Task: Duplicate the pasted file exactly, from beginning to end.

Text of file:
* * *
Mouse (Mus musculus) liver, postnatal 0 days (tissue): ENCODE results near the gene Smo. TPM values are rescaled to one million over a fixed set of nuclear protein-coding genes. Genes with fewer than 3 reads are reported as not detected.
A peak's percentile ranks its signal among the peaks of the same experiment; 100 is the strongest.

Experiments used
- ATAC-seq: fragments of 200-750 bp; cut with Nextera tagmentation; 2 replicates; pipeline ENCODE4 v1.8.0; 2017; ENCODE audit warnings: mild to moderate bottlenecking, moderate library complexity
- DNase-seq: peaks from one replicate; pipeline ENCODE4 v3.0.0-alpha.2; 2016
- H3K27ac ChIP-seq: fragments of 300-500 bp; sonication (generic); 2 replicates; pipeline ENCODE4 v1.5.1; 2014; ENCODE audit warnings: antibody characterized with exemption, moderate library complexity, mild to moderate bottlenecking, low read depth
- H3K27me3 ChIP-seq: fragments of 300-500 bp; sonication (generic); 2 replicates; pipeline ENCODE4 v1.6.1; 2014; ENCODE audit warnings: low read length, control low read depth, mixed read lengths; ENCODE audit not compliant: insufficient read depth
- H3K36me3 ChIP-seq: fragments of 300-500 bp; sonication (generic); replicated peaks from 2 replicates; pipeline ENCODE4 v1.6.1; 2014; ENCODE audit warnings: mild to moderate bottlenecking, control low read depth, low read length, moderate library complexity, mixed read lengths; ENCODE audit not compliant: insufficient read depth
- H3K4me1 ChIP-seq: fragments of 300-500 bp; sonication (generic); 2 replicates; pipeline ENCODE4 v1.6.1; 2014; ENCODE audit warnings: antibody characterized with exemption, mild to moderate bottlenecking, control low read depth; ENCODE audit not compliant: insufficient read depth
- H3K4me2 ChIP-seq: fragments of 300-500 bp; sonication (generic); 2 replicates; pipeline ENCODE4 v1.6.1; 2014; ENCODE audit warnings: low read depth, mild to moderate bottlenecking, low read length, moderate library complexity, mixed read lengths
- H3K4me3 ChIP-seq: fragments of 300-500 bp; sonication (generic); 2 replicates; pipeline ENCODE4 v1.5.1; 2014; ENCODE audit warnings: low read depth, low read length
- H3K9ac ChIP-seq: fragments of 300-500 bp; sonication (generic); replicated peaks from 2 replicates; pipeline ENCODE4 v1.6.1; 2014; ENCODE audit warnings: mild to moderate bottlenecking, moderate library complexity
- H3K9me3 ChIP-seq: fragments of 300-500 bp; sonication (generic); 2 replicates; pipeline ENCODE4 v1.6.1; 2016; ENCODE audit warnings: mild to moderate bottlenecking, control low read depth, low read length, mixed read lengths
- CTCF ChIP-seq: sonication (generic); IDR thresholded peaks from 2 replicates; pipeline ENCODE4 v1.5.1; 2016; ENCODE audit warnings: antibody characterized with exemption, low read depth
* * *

Mouse (Mus musculus) liver, postnatal 0 days (tissue): ENCODE results near the gene Smo. TPM values are rescaled to one million over a fixed set of nuclear protein-coding genes. Genes with fewer than 3 reads are reported as not detected.
A peak's percentile ranks its signal among the peaks of the same experiment; 100 is the strongest.

Experiments used
- ATAC-seq: fragments of 200-750 bp; cut with Nextera tagmentation; 2 replicates; pipeline ENCODE4 v1.8.0; 2017; ENCODE audit warnings: mild to moderate bottlenecking, moderate library complexity
- DNase-seq: peaks from one replicate; pipeline ENCODE4 v3.0.0-alpha.2; 2016
- H3K27ac ChIP-seq: fragments of 300-500 bp; sonication (generic); 2 replicates; pipeline ENCODE4 v1.5.1; 2014; ENCODE audit warnings: antibody characterized with exemption, moderate library complexity, mild to moderate bottlenecking, low read depth
- H3K27me3 ChIP-seq: fragments of 300-500 bp; sonication (generic); 2 replicates; pipeline ENCODE4 v1.6.1; 2014; ENCODE audit warnings: low read length, control low read depth, mixed read lengths; ENCODE audit not compliant: insufficient read depth
- H3K36me3 ChIP-seq: fragments of 300-500 bp; sonication (generic); replicated peaks from 2 replicates; pipeline ENCODE4 v1.6.1; 2014; ENCODE audit warnings: mild to moderate bottlenecking, control low read depth, low read length, moderate library complexity, mixed read lengths; ENCODE audit not compliant: insufficient read depth
- H3K4me1 ChIP-seq: fragments of 300-500 bp; sonication (generic); 2 replicates; pipeline ENCODE4 v1.6.1; 2014; ENCODE audit warnings: antibody characterized with exemption, mild to moderate bottlenecking, control low read depth; ENCODE audit not compliant: insufficient read depth
- H3K4me2 ChIP-seq: fragments of 300-500 bp; sonication (generic); 2 replicates; pipeline ENCODE4 v1.6.1; 2014; ENCODE audit warnings: low read depth, mild to moderate bottlenecking, low read length, moderate library complexity, mixed read lengths
- H3K4me3 ChIP-seq: fragments of 300-500 bp; sonication (generic); 2 replicates; pipeline ENCODE4 v1.5.1; 2014; ENCODE audit warnings: low read depth, low read length
- H3K9ac ChIP-seq: fragments of 300-500 bp; sonication (generic); replicated peaks from 2 replicates; pipeline ENCODE4 v1.6.1; 2014; ENCODE audit warnings: mild to moderate bottlenecking, moderate library complexity
- H3K9me3 ChIP-seq: fragments of 300-500 bp; sonication (generic); 2 replicates; pipeline ENCODE4 v1.6.1; 2016; ENCODE audit warnings: mild to moderate bottlenecking, control low read depth, low read length, mixed read lengths
- CTCF ChIP-seq: sonication (generic); IDR thresholded peaks from 2 replicates; pipeline ENCODE4 v1.5.1; 2016; ENCODE audit warnings: antibody characterized with exemption, low read depth